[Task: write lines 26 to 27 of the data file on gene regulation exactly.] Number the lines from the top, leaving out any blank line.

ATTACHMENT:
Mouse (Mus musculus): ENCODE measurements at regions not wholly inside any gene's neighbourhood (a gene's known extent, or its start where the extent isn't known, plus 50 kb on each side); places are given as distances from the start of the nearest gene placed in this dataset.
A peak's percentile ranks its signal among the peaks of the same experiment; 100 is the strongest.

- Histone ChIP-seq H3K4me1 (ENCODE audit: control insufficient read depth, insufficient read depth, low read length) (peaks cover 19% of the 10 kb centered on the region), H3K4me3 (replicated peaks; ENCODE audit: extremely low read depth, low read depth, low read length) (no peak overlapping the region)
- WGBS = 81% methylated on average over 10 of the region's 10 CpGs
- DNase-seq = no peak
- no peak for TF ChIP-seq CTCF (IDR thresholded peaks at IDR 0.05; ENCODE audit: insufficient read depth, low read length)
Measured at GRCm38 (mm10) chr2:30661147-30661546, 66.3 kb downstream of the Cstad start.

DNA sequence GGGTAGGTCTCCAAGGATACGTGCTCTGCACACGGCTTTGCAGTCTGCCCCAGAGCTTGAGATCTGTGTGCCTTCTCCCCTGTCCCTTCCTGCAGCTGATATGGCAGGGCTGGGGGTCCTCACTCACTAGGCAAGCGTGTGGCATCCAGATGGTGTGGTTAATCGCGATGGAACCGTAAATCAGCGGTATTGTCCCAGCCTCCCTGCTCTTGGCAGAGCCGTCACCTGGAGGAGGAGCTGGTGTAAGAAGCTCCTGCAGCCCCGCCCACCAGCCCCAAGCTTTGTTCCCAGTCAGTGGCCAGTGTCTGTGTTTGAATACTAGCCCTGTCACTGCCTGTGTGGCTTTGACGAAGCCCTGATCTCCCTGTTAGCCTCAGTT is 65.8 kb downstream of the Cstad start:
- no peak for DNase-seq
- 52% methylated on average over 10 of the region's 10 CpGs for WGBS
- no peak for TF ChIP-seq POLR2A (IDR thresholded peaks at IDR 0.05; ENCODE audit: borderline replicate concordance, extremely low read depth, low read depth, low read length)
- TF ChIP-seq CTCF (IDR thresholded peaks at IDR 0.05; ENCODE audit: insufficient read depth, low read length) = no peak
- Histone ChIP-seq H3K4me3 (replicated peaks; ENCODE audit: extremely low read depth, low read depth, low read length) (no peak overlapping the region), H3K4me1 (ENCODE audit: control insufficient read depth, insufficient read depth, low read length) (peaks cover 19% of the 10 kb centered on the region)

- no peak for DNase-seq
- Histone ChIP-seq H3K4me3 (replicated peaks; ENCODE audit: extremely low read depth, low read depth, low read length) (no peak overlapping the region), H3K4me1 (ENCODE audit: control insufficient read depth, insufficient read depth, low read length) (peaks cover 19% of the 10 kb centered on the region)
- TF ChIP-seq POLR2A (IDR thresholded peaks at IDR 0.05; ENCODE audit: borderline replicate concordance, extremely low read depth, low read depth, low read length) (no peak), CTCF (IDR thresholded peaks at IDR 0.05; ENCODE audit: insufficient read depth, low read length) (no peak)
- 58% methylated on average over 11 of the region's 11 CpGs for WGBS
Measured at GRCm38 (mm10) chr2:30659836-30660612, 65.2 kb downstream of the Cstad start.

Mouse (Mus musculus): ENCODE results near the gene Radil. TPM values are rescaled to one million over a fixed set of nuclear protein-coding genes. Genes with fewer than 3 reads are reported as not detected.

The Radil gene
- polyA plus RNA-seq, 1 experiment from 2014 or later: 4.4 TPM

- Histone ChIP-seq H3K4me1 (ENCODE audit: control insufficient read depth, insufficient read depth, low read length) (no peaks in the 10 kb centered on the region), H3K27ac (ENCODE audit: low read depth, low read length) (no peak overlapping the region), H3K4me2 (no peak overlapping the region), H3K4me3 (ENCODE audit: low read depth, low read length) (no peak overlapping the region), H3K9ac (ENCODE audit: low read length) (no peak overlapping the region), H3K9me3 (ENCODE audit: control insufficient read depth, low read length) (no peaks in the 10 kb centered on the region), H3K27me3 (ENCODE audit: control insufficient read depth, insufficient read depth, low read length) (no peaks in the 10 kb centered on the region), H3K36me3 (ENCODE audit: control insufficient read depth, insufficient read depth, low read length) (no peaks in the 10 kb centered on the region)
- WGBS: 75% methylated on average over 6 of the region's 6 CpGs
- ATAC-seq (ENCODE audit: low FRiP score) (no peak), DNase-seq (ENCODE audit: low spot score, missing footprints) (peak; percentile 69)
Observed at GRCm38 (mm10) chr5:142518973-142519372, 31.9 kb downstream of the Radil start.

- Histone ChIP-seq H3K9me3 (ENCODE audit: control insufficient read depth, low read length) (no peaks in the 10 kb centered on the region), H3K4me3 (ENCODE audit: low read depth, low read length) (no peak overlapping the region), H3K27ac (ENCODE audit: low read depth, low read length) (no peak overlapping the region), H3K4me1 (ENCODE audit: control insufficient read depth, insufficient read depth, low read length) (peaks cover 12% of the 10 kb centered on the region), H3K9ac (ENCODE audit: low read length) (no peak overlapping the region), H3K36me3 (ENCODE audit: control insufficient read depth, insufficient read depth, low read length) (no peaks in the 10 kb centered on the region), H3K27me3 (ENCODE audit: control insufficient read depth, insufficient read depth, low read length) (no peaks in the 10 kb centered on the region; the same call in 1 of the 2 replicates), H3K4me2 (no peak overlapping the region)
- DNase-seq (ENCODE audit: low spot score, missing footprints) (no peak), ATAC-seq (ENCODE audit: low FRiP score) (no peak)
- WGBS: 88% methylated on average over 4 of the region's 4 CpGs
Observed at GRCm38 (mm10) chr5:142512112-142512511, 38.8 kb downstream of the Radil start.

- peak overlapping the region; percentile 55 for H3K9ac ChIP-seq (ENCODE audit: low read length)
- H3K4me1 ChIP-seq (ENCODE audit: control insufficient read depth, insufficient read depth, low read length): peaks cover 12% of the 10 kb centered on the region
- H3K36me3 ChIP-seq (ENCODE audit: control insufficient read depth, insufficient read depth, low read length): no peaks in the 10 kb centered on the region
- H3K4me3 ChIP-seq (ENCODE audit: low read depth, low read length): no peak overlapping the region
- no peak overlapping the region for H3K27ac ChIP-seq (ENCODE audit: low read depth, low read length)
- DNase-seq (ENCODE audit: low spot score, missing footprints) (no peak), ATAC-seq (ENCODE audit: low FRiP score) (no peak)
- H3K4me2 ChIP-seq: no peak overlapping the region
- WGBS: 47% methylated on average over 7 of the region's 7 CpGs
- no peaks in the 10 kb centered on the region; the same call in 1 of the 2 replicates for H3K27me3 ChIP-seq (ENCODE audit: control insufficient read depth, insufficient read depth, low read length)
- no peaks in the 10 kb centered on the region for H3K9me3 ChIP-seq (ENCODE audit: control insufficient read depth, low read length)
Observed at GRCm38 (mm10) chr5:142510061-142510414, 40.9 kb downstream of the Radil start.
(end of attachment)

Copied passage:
- Histone ChIP-seq H3K9me3 (ENCODE audit: control insufficient read depth, low read length) (no peaks in the 10 kb centered on the region), H3K4me3 (ENCODE audit: low read depth, low read length) (no peak overlapping the region), H3K27ac (ENCODE audit: low read depth, low read length) (no peak overlapping the region), H3K4me1 (ENCODE audit: control insufficient read depth, insufficient read depth, low read length) (peaks cover 12% of the 10 kb centered on the region), H3K9ac (ENCODE audit: low read length) (no peak overlapping the region), H3K36me3 (ENCODE audit: control insufficient read depth, insufficient read depth, low read length) (no peaks in the 10 kb centered on the region), H3K27me3 (ENCODE audit: control insufficient read depth, insufficient read depth, low read length) (no peaks in the 10 kb centered on the region; the same call in 1 of the 2 replicates), H3K4me2 (no peak overlapping the region)
- DNase-seq (ENCODE audit: low spot score, missing footprints) (no peak), ATAC-seq (ENCODE audit: low FRiP score) (no peak)